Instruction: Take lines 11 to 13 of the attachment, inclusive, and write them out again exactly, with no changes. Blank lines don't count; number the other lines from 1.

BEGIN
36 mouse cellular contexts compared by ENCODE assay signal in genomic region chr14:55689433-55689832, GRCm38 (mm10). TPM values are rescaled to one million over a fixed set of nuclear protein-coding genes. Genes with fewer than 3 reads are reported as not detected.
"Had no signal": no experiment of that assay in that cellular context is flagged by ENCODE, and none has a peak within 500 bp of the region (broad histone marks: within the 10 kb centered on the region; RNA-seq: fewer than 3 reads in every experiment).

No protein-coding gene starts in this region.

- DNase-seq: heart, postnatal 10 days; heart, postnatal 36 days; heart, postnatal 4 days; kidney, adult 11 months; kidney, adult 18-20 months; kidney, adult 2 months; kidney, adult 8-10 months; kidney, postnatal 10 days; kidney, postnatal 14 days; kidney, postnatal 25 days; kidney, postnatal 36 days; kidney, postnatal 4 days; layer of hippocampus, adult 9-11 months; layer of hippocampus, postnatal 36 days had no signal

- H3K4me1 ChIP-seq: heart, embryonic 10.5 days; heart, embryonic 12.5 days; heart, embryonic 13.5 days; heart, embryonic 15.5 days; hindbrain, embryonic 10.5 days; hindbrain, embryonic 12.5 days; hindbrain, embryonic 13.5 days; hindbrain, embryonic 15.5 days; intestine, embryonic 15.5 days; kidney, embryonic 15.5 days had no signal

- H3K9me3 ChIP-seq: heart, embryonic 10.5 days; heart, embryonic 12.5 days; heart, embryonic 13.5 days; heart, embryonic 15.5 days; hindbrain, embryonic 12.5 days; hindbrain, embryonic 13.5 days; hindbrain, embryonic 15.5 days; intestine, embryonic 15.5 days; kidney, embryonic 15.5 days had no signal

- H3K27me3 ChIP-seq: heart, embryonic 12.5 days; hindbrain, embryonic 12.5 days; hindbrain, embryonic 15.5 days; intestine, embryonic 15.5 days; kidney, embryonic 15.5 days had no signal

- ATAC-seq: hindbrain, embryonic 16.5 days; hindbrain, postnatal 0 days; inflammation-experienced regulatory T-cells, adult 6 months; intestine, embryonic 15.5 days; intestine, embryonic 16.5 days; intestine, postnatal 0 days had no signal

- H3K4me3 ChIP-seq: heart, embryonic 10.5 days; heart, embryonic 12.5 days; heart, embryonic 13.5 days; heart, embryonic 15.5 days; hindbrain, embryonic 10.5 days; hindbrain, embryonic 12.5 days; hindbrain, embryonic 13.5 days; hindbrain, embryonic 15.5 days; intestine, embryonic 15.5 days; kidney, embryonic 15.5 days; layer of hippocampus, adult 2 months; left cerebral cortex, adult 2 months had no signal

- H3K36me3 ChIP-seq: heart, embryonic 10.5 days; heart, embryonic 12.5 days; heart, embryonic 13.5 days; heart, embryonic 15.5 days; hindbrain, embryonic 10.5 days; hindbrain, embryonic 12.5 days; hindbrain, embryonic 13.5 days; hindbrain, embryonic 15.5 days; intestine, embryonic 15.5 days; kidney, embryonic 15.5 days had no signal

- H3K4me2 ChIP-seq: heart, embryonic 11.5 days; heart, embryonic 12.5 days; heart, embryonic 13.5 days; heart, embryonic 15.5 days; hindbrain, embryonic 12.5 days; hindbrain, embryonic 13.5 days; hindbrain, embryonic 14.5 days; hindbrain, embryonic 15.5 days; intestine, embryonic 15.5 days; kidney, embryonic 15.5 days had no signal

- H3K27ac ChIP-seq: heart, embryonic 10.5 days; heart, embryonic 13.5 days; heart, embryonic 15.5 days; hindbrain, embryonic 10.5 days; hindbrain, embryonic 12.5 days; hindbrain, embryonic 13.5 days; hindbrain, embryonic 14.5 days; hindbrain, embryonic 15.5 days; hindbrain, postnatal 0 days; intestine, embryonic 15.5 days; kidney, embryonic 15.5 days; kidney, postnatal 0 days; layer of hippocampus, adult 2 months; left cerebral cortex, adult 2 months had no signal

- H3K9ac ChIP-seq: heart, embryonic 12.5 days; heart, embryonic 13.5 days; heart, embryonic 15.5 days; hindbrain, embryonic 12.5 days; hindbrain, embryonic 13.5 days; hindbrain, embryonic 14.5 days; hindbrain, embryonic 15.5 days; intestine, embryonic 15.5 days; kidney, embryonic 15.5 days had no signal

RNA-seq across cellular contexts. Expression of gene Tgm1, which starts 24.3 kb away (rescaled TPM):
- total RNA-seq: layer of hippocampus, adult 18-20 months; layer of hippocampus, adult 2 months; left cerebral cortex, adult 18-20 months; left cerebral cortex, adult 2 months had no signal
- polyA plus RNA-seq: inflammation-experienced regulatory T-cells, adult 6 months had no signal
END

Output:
- H3K4me2 ChIP-seq: heart, embryonic 11.5 days; heart, embryonic 12.5 days; heart, embryonic 13.5 days; heart, embryonic 15.5 days; hindbrain, embryonic 12.5 days; hindbrain, embryonic 13.5 days; hindbrain, embryonic 14.5 days; hindbrain, embryonic 15.5 days; intestine, embryonic 15.5 days; kidney, embryonic 15.5 days had no signal

- H3K27ac ChIP-seq: heart, embryonic 10.5 days; heart, embryonic 13.5 days; heart, embryonic 15.5 days; hindbrain, embryonic 10.5 days; hindbrain, embryonic 12.5 days; hindbrain, embryonic 13.5 days; hindbrain, embryonic 14.5 days; hindbrain, embryonic 15.5 days; hindbrain, postnatal 0 days; intestine, embryonic 15.5 days; kidney, embryonic 15.5 days; kidney, postnatal 0 days; layer of hippocampus, adult 2 months; left cerebral cortex, adult 2 months had no signal

- H3K9ac ChIP-seq: heart, embryonic 12.5 days; heart, embryonic 13.5 days; heart, embryonic 15.5 days; hindbrain, embryonic 12.5 days; hindbrain, embryonic 13.5 days; hindbrain, embryonic 14.5 days; hindbrain, embryonic 15.5 days; intestine, embryonic 15.5 days; kidney, embryonic 15.5 days had no signal